About the characters: Many of the characters from TKaM seem very different in GSaW than they did in the previous book. Some of the changes can seem rather upsetting at first, for the reader, but especially for Scout. My biggest disappointment of character, though, came in the form of twenty-six year-old Scout. For the first hundred pages or so, I didn’t like her at all. She seems startlingly childish for a woman of her age, but even as a child in TKaM she was not so quick to pick fights and cause trouble. She was good with her fists, yes, and wouldn’t take an insult lying down, but in GSaW she’s defiant and independent to the point of being outright rude and mean in places where it’s unnecessary and uncalled for. She has no qualms about provoking her aunt and speaking whatever’s on her mind, and although Henry clearly adores her she’s constantly badgering him.
And on the subject of Henry, might I ask why he and Dill couldn’t have been the same character? Dill, Scout’s childhood friend from TKaM is absent in GSaW, but the reader is told that soon after the end of that book, Henry Clinton moved in across the street and was more or less taken in by the Finches. It doesn’t make sense to me that such an important character in this book wouldn’t have been present in the previous book (especially since the note at the end of my copy reveals that Lee wrote Go Set a Watchman first, and both were more or less complete at the time of her first round of publication), at the same time as a friendly face from TKaM is being removed. I would’ve liked to see the two of them melded into one character who remains constant between the books–or at the very least, to have seen Henry’s arrival in town or a hint of his upcoming importance before he becomes a major character in GSaW. The flashbacks to Scout’s later childhood with Henry help make up for his absence in TKaM, but as Henry turned out to be one of my favorite characters here, even that felt like too small an acknowledgment of his presence in Scout’s life.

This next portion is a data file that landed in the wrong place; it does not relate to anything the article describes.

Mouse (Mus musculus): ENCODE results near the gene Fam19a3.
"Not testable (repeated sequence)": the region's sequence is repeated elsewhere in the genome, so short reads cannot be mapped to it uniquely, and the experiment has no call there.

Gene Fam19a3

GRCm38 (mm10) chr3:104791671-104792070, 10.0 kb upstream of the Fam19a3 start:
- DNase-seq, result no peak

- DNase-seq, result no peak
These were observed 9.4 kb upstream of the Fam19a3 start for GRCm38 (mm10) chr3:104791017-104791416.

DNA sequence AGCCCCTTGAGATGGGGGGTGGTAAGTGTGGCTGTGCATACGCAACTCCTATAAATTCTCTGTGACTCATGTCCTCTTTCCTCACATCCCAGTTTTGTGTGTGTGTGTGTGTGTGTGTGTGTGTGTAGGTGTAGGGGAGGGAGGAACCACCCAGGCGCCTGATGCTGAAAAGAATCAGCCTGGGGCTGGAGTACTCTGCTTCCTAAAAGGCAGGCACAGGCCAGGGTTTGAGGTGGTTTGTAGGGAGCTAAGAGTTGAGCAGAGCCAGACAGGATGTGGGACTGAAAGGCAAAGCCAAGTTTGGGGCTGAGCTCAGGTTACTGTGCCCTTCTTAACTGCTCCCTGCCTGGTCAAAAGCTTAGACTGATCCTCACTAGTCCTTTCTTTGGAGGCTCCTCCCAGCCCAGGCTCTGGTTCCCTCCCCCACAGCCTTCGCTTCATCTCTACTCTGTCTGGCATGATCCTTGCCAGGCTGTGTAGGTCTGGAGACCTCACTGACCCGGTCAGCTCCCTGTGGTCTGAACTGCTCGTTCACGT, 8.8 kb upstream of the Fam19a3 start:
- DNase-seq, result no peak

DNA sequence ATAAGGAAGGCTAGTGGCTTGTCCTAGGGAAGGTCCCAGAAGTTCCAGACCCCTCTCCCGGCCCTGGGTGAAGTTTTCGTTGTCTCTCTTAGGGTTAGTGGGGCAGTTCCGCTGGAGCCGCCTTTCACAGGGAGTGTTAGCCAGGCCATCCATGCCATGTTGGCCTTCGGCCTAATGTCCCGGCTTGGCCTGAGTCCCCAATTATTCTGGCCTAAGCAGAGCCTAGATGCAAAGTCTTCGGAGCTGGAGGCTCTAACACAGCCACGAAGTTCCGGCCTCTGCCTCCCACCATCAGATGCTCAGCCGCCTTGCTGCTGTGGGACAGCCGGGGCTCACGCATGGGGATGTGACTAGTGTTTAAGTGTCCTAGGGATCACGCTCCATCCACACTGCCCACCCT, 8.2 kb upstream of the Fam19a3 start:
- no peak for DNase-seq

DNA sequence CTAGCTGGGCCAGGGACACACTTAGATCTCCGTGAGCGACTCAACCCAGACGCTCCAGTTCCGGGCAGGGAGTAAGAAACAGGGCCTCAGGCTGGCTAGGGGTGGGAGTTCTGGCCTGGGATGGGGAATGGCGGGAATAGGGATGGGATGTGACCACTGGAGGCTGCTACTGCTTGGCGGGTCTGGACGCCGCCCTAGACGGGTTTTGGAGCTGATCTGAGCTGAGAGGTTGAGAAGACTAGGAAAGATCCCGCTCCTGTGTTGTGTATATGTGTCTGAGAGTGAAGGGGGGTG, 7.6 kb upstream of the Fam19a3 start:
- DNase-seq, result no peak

“The time your friends need you is when they’re wrong.”
My reaction: 4 out of 5 stars. Once I got over the extreme shock of some of the characters’ personalities coming to new light, I did like the literary moves Lee made here and the acknowledgment of Scout’s young age and potential misperception of events in To Kill a Mockingbird. Henry was perhaps the only character I really like through and through in this book, which was a change from loving everyone in TKaM, but that seems to have been the point–Scout was generous and trusting in TKaM, and in this sequel she’s seeing the world more objectively; character flaws are coming out. Despite their flaws, though, no one in GSaW is truly unredeemable, and there’s nothing I love more than a good handful of morally gray characters.
- Uncle Tom’s Cabin by Harriet Beecher Stowe is my recommendation for readers who like To Kill a Mockingbird best from the Harper Lee duo. It advocates for freedom and equality between races at a time when slavery was still the norm in southern US, and is as deeply emotional as some of the lessons Scout learns in TKaM.
- Gone With the Wind by Margaret Mitchell is my recommendation for readers who like Go Set a Watchman for the challenges it poses to the idea that morality is a clear path. Just as GSaW muddies the waters of right and wrong with reasonings on both sides of conflict, so too do the Southern characters of Gone With the Wind who face the end of more than slavery with the arrival of the Civil War.
What’s next: I’m currently reading Deborah Harkness’ A Discovery of Witches, the first novel in an adult urban fantasy trilogy. It’s not what I expected–it seems more like a romance with a fantasy backdrop so far–but it’s highly addictive even though I have some criticisms.
What are you reading to kick off summer 2017?
The Literary Elephant